Densho eNews - March 2007www.densho.org

From the Director: Tom Ikeda

I am looking forward to my visit later this month to the Manzanar National Historic Site where I will be giving an interviewer training workshop with the National Park Service. This will be my first visit to Manzanar and I anticipate that it will be emotional, similar to my pilgrimages to Tule Lake and Minidoka. There is something very powerful about walking in the same place where so many Japanese Americans were confined during the war. The stories just seem more meaningful when you feel the wind chill your spine and whip dust across your face.

This month's feature article highlights a collection of letters written by an issei leader who was incarcerated in U.S. Army and Department of Justice internment camps. The excellent article was written by Densho staff member Megan Asaka. This is Megan's last article for us as she has accepted a position to work with a renewable energy company. Thank you Megan for your great work, and good luck with your new job!

From the Archive

The Genji Mihara Letters

"Thank GOD I am very well... No one knows how long we stay here. Also we don't know nothing about outside" (December 12, 1941).
"The war trouble brewing in many different way. You are fragile but please be bright and lively. You know I praying morning and nights. Please good care yourself" (March 18, 1942).

Densho recently digitized over one hundred letters written by an issei (Japanese immigrant) man, Genji Mihara, to his wife during the World War II incarceration. Genji, an accomplished poet and leader of the Japanese American community, was arrested immediately following the attack on Pearl Harbor on December 7, 1941 and imprisoned in various detention sites around the country. Separated from his family for years, Genji's eloquent words often reflect a sense of longing for home and family, bringing to life a forgotten voice of the incarceration experience.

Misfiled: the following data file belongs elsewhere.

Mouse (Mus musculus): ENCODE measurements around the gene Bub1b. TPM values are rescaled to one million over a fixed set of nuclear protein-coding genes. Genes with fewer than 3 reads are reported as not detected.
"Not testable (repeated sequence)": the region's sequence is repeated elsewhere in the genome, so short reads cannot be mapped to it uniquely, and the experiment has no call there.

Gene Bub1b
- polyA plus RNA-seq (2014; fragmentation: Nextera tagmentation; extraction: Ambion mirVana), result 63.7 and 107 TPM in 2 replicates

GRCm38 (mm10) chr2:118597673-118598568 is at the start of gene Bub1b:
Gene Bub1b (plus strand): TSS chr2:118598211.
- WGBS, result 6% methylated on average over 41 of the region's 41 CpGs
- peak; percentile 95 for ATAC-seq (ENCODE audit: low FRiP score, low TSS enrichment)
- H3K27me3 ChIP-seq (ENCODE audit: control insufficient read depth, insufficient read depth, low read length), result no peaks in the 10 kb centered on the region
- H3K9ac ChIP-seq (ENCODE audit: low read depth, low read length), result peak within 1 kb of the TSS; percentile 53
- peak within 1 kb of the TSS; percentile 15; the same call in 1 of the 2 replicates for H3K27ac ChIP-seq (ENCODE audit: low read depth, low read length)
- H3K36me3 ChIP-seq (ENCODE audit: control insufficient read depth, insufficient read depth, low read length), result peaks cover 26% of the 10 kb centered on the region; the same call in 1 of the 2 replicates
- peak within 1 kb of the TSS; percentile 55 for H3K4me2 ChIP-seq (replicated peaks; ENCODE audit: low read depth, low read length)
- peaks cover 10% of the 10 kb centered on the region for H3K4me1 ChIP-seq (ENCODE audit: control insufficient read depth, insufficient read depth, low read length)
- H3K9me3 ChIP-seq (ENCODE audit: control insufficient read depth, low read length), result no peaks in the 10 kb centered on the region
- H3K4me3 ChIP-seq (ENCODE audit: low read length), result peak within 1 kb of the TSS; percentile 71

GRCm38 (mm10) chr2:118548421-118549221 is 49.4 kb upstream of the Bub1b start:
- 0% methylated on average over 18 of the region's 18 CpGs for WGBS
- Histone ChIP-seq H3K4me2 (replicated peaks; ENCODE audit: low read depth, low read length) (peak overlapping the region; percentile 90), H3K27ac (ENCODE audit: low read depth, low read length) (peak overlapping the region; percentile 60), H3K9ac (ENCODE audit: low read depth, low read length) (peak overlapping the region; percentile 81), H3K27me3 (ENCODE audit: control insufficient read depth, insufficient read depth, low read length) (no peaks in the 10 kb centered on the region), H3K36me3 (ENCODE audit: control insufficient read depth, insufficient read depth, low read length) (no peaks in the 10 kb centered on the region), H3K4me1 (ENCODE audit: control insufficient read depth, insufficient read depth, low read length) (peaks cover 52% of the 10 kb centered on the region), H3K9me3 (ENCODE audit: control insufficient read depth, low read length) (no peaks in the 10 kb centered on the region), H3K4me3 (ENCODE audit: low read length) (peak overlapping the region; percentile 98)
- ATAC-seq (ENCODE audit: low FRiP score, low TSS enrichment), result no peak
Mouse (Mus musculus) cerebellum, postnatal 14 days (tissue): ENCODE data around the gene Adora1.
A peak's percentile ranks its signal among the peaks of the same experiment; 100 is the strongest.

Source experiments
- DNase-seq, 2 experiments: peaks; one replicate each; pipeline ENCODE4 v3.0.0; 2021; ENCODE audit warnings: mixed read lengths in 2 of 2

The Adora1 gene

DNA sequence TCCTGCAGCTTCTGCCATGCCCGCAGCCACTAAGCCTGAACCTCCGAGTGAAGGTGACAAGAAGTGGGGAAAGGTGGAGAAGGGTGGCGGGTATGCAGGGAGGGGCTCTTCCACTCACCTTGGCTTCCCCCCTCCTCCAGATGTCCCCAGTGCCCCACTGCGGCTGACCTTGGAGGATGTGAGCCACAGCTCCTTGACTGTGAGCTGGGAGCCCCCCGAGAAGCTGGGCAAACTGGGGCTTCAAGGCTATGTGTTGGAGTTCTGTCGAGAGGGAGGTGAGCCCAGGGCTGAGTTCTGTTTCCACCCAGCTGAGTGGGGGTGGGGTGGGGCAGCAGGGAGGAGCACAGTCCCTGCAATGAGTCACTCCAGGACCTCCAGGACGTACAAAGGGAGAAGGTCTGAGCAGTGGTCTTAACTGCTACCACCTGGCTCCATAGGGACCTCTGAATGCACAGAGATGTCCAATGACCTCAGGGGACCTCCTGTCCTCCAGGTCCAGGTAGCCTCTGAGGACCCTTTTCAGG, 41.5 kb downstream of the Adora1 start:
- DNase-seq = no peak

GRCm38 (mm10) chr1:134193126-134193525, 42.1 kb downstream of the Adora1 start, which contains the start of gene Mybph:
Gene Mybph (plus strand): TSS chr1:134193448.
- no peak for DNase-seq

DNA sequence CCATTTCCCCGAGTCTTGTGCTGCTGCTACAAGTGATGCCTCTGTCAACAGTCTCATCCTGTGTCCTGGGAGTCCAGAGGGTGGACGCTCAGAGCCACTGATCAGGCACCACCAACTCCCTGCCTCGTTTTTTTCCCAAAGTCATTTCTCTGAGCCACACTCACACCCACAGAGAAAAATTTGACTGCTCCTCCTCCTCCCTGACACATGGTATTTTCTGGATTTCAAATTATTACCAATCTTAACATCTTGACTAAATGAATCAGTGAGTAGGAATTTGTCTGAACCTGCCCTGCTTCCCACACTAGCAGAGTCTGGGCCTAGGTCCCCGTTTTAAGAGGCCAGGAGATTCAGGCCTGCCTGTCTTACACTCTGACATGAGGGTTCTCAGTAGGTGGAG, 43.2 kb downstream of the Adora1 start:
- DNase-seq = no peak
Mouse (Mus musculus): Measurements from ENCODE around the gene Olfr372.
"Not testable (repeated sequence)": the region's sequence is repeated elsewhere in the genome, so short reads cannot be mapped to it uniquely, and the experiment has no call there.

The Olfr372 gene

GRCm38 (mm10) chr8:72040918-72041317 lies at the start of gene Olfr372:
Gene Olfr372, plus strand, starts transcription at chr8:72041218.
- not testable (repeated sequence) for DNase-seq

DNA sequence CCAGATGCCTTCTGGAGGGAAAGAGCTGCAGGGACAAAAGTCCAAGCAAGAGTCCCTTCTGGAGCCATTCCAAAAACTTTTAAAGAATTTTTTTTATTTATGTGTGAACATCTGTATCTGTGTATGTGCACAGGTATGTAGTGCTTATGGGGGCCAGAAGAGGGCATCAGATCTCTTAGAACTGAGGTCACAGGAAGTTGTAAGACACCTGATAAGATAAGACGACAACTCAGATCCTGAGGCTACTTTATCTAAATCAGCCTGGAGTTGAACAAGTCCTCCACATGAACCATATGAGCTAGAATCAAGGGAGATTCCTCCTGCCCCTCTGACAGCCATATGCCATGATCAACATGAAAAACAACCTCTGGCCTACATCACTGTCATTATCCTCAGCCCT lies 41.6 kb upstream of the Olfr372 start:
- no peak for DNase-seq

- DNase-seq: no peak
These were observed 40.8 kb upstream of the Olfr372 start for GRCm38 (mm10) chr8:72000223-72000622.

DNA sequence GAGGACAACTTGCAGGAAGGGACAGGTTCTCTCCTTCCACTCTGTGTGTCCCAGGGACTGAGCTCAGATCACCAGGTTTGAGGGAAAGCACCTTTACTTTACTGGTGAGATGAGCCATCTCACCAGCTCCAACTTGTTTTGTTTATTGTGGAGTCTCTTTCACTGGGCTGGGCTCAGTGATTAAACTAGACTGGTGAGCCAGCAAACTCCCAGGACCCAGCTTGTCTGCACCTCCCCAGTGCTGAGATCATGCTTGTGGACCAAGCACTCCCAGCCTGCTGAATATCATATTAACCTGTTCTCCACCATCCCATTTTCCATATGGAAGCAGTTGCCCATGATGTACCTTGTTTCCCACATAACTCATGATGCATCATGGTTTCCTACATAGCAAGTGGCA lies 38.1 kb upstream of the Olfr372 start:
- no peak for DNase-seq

>> Read more of this article

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Densho News

Washington Social Studies Leadership Retreat

Densho will present two sessions to teachers at the upcoming Social Studies Leadership Retreat at Lake Chelan, Washington on March 9-11, 2007. The first session is "Constitutional Issues: Civil Liberties during War" a town meeting simulation. The second session is "Digging Deeper: Exploring the War Relocation Authority Camps through Photographs and Newspapers." This three-day retreat is designed to help social studies educators in the state of Washington.

>> More information from the WSCSS


Presentation in Los Angeles

Tom Ikeda will demonstrate Densho's innovative website in Los Angeles on Tuesday, March 13, 2007 at 1pm and 7 pm at the National Center for the Preservation of Democracy. He will describe how Densho was started and how it has thrived the last ten years. He will also demonstrate Densho's website where you can read every edition of the 10 War Relocation Authority camp newspapers, view thousands of photographs taken in the camps, and watch hundreds of videotaped interviews of people who were incarcerated in the camps. This free event is open to the public and is co-hosted by Densho and the Japanese American National Museum.

>> More information from the NCPD


Interviewer Training at Manzanar

Tom Ikeda will conduct a free interviewer training workshop at the Manzanar National Historic Site on March 15-16, 2007. This workshop will go through the Densho method of interviewing and is designed for individuals who want to conduct videotaped interviews. For more information and to register for the workshop, contact Alisa Lynch at [email protected]

>> More information from Manzanar


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Donor Spotlight

Roger Daniels Collection

Professor Roger Daniels, renowned historian and scholar of Asian American history, recently donated 481 books, government publications, journals and videos to Densho. Included in this impressive collection are rare out-of-print titles, first edition classics and many modern books and journals covering a wide range of topics in Asian American studies.

>> See the contents of the collection at LibraryThing

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